Many Canadians (48%) retired earlier than expected due at least partly to circumstances outside of their control, an Angus Reid poll finds.
Just 46% of retirees controlled the circumstances surrounding their retirement while the remaining 6% retired later than planned.
Overall, 36% retired at age 55 or younger; 28% retired in their late 50s (between 56 and 60) and 36% retired at 61 or older.
Nearly half (48%) of the retirees agree with the statement: “I’m worried about my money lasting my lifetime”; 19% strongly agree. This anxiety is shared by substantial numbers of retired Canadians from all walks of life, including 54% of retired women and retirees with less formal education (52%).
Another survey item asked respondents to broadly describe how they are faring financially in retirement:
- 38% say they “have enough money to do everything I want”;
- 44% say they “live comfortably but don’t have money for extras”; and
- 18% say “making ends meet is a struggle”.
The Canadian retirees surveyed highlighted the following primary means of financing their retirement:
- government pension – selected by 57% as one of their three main sources of retirement income;
- a work pension – 53%;
- retirement savings (i.e., RRSPs) – 30%;
- investments – 13%;
- downsizing/selling assets – 6%; and
- other sources (inheritance, support from children, etc.) – cited by a total of 11%.
How one’s retirement is funded is strongly correlated with financial security.
A government pension is a primary source of retirement income for 67% of those struggling to make ends meet versus 43% of those who describe themselves as well-off. Twenty-eight percent of those struggling are able to rely on a work pension—whereas 61% of the best-off group point to a work pension as a primary means of support.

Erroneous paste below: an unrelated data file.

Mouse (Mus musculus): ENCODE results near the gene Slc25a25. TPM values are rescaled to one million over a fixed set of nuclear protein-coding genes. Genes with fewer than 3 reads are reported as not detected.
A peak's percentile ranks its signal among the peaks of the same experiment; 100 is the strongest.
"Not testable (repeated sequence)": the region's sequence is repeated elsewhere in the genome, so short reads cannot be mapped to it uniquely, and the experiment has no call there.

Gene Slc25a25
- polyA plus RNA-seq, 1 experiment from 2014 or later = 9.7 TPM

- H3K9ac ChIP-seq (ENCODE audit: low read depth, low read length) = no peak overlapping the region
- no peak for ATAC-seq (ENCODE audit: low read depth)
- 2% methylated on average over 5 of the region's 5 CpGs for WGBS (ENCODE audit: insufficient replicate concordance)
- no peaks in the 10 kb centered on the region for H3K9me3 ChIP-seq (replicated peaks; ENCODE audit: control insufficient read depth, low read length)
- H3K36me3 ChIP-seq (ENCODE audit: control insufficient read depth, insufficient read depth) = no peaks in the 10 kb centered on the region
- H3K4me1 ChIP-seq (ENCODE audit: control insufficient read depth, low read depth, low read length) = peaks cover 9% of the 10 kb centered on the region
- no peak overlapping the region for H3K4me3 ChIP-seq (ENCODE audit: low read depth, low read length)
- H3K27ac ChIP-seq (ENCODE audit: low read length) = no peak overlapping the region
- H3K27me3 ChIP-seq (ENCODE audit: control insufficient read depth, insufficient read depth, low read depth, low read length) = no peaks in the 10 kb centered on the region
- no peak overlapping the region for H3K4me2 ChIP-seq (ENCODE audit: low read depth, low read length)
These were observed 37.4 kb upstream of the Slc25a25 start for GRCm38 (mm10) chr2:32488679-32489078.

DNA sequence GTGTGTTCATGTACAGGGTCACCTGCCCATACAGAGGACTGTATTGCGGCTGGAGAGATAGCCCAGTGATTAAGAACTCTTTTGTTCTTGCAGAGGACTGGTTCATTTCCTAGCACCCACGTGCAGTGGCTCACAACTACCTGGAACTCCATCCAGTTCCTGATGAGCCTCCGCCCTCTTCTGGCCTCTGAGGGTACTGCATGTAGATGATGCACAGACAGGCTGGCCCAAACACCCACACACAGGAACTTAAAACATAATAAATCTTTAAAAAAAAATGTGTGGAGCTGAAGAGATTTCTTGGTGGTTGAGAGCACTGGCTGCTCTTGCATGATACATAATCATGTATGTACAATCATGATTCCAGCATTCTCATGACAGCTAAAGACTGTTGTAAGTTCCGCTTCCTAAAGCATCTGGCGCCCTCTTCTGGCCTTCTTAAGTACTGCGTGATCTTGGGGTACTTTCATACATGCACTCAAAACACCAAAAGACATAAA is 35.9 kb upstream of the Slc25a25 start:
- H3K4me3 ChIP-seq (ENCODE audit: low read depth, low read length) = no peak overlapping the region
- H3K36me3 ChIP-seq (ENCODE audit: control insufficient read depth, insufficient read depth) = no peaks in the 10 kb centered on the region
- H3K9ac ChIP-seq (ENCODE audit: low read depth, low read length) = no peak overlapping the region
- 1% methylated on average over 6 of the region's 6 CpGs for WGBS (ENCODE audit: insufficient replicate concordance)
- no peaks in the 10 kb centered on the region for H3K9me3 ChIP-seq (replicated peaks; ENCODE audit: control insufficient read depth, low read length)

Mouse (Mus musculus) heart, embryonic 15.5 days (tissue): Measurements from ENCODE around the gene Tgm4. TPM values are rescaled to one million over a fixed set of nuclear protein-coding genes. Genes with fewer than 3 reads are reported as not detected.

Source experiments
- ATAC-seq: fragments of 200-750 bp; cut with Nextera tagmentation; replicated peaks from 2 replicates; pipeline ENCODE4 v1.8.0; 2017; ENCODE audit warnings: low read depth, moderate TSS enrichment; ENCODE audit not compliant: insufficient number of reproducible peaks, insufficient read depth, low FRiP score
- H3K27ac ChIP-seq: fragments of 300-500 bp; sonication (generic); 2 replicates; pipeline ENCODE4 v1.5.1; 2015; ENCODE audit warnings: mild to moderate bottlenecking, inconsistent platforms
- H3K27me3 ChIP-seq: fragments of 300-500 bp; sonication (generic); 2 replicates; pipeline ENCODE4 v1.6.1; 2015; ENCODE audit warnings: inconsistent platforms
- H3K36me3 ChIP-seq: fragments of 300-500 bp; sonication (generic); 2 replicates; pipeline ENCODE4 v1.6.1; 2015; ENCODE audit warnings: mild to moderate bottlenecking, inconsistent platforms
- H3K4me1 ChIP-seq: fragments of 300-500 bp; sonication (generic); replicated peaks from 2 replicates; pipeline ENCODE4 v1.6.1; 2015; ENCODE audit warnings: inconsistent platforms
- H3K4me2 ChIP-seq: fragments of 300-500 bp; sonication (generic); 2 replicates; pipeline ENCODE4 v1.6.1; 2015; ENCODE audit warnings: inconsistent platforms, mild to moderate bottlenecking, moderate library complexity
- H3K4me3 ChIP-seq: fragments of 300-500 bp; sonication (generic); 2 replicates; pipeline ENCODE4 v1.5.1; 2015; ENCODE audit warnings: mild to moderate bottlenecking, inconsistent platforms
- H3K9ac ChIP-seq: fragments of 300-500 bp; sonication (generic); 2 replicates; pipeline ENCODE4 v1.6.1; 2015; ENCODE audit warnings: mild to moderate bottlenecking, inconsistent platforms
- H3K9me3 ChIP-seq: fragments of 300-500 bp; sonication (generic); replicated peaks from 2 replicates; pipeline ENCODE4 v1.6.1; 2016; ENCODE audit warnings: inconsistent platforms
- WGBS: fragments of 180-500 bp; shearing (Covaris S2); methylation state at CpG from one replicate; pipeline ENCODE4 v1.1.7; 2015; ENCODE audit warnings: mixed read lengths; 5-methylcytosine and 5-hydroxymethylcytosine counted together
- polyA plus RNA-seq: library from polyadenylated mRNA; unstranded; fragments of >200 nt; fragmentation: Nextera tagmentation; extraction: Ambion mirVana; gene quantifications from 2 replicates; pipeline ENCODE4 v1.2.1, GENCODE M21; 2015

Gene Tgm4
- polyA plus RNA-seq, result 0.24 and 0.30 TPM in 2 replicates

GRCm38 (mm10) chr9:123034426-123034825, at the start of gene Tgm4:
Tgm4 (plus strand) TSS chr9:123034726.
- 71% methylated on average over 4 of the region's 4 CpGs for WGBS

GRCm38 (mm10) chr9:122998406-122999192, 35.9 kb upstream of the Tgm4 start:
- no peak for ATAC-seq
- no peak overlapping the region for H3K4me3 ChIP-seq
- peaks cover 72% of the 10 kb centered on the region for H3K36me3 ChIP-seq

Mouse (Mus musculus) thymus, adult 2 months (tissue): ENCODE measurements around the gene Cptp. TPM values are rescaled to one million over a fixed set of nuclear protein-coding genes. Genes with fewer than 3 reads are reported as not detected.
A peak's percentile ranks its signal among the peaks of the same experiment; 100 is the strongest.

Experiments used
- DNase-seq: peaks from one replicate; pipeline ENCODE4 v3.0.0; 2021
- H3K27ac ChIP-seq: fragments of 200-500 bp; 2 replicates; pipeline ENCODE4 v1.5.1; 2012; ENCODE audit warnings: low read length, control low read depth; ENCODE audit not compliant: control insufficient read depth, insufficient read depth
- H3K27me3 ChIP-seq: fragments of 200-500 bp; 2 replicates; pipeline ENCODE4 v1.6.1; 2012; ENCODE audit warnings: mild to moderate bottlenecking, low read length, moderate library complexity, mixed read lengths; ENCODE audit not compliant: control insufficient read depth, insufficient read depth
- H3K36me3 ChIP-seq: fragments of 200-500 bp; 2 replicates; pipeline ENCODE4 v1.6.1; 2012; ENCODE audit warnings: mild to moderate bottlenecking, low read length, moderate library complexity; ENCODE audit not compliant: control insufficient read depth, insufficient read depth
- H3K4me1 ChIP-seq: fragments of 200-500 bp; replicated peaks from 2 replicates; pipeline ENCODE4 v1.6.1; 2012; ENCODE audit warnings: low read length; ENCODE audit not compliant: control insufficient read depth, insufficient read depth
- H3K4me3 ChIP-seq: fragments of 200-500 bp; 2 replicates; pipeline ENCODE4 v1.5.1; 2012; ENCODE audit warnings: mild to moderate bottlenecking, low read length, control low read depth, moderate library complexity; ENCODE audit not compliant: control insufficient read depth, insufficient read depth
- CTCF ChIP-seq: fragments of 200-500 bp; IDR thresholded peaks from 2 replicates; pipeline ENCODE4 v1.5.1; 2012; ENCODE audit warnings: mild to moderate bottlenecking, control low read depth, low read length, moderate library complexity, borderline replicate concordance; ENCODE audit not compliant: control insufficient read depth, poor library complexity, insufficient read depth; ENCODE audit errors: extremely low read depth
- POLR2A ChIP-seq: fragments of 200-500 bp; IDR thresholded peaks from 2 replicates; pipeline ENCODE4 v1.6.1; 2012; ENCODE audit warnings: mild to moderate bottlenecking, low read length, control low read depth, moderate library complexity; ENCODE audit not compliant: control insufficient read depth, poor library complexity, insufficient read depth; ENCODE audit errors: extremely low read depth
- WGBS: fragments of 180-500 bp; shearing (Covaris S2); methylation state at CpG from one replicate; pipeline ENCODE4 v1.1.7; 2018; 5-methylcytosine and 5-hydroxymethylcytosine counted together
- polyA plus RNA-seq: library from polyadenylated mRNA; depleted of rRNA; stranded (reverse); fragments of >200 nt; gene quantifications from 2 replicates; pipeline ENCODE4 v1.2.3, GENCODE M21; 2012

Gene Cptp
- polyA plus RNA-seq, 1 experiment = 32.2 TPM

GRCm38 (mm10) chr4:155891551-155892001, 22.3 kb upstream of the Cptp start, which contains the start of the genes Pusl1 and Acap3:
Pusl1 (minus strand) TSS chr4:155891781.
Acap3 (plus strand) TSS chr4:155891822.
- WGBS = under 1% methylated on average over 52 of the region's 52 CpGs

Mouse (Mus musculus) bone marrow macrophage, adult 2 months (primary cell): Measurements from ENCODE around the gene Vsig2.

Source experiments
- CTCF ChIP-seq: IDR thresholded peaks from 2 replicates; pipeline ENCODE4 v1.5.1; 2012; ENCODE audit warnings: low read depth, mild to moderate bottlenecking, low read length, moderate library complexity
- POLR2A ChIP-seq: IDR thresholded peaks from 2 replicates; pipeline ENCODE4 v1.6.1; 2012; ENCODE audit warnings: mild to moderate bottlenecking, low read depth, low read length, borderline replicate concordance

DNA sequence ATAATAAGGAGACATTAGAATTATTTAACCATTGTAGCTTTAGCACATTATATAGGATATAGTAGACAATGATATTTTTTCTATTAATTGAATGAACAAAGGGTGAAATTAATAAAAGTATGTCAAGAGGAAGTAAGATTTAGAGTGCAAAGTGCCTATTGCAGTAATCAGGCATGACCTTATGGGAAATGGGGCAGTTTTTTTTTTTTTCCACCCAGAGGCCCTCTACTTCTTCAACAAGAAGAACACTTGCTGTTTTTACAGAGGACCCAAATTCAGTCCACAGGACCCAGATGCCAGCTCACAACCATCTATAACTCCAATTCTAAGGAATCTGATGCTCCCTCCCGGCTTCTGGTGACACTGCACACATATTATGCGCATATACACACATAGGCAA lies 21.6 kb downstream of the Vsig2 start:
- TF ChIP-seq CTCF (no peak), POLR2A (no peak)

This affluent retired group is also considerably more likely to rely on retirement savings (40% do so) or investment income (25%). These two vehicles were cited much less often by the struggling group, who were more likely to say they have downsized (13% had done so) or used other means (such as support from children) to support themselves in retirement.
Public/private sector divide
Running through all these results is a rather sharp divide between public sector and private sector retirees and, relatedly, between those who had been union members and those who had not. The marked difference in perspective lends considerable credence to arguments about a growing inequity between Canada’s public and private sector workers.
Private sector retirees are considerably more likely to report leaving the workforce early due at least partly to circumstances outside their control (53% versus 41%). They are almost twice as likely to report that making ends meet is a struggle (22% versus 12%). Private sector retirees are also more likely to worry about outliving their money (53% versus 41%).
Public sector retirees are much more likely to be relying on a work pension as a primary support in their retirement (75% versus 39%) whereas their private sector counterparts are more likely to be relying on other savings and supports. (Both groups, significantly, cite Canadian government pensions as a main source of retirement support: 57% each.)